Up, Up and Away: Three ways design changes our view of skyscrapers
The defining feature of a skyscraper is no longer height. In 1931, when the Empire State Building opened, the sheer height of it was a wonder. At the time, it was the tallest skyscraper in the world. The design was simple: rectangular in shape, made of limestone, periodically punctured by windows on each of the 102 floors. It only took 410 days from start to finish.
There are now more than 25 buildings taller than the Empire State Building, and that number is growing.
So how are developers and designers changing the way we look at buildings to make them standout? One of a designer’s greatest tools is illusion. But don’t be fooled: the building is not nearly as tall as it looks.
Skyscrapers draw the viewer’s eye upwards, making the building look taller than it really is. This particular design has two definitive breaks that create vertical lines that ascend into the sky. Strong vertical lines force the viewer to move their eyes upward to follow them to the top of the building. The lines twist around the building, looking as if they could go on and on, spiraling up into the sky.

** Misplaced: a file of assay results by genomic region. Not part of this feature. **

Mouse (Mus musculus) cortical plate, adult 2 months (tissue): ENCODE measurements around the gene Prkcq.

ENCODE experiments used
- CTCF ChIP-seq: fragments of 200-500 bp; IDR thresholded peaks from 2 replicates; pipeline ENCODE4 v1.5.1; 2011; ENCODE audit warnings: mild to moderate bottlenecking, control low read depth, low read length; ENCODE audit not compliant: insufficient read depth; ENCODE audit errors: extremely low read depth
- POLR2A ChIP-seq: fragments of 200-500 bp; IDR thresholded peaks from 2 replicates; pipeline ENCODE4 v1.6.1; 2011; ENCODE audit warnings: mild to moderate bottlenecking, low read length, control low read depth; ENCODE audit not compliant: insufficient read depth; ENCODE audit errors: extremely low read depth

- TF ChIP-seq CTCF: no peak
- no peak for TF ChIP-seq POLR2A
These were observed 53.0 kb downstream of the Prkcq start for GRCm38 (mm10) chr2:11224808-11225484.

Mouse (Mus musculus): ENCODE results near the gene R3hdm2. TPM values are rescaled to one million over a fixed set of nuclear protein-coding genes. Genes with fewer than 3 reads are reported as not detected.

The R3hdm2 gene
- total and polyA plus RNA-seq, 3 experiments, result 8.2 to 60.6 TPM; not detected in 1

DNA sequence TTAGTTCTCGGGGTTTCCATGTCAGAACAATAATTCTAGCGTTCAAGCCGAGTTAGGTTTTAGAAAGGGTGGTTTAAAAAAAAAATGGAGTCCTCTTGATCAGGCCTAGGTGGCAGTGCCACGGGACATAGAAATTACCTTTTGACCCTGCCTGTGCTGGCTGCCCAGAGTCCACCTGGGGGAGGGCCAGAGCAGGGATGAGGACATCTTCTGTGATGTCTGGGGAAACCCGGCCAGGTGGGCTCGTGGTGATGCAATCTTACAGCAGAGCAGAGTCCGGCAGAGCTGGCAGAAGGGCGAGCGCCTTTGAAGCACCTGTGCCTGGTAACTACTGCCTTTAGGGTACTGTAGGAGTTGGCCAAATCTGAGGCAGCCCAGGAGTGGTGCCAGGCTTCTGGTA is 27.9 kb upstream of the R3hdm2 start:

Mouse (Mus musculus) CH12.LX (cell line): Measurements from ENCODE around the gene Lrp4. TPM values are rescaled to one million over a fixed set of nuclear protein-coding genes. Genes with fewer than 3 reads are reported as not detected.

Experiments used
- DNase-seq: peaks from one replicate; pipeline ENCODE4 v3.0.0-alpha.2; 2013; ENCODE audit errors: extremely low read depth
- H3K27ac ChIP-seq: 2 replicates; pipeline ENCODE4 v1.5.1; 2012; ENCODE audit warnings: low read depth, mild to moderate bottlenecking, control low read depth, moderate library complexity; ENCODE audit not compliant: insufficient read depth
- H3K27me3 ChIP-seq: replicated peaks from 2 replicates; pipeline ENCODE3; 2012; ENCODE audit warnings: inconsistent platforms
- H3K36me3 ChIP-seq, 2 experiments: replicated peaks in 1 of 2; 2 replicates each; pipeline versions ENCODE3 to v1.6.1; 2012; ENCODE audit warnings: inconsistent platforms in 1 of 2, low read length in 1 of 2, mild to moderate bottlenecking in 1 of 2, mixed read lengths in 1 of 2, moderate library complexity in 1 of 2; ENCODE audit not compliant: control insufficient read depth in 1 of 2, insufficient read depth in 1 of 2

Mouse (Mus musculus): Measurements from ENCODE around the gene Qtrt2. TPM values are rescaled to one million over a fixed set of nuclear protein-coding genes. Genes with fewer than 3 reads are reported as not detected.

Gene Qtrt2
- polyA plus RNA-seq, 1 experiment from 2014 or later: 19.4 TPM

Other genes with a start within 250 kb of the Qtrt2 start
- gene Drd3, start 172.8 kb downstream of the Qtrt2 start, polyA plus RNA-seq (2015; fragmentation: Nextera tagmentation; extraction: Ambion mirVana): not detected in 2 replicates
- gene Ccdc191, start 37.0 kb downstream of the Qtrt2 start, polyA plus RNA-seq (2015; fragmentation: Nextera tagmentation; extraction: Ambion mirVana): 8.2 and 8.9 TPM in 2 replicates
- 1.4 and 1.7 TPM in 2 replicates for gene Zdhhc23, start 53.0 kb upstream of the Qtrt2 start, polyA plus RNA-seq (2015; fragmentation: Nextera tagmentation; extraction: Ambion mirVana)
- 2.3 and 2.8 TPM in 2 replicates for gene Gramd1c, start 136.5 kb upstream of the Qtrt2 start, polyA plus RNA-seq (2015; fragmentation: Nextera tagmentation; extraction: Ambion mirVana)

When I was a kid, we grew up stacking blocks on top of each other to try and make the tallest structure in the room. If I had known that buildings with tiered roof heights look taller, I would have done that with my blocks.
Currently Burj Khalifa in Dubai is the tallest skyscraper in the world. It will be dethroned by three others in the works. The defining features of Burj Khalifa are the multiple pillar-esque structures that combine to make one building. They look as if they’ve been stacked on top of one another in order to reach the highest point in the sky. As they get closer together, our eyes follow the building higher and higher, looking as if they will continue to climb on past where they end.
If we look at any skyline of any city, the tallest buildings are dominated by one material on the outside – glass. The look of glass makes the building seem light and airy. During the day, the glass helps the building to seamlessly blend with the infinite expanse of the sky. As the skyscraper disappears into the sky, we can no longer gauge exactly how tall the building is, leaving us to guess the number of floors.
At night, in contrast, the building’s lights shine out through the glass, making it standout as a beacon along the skyline, drawing our attention. If unlit, it disappears right back into the night sky.
I love the idea of illusion – that design can trick us into thinking something is different than it really is. Cities are bound to become taller – maybe in the future, the trick will be making them seem smaller than they really are.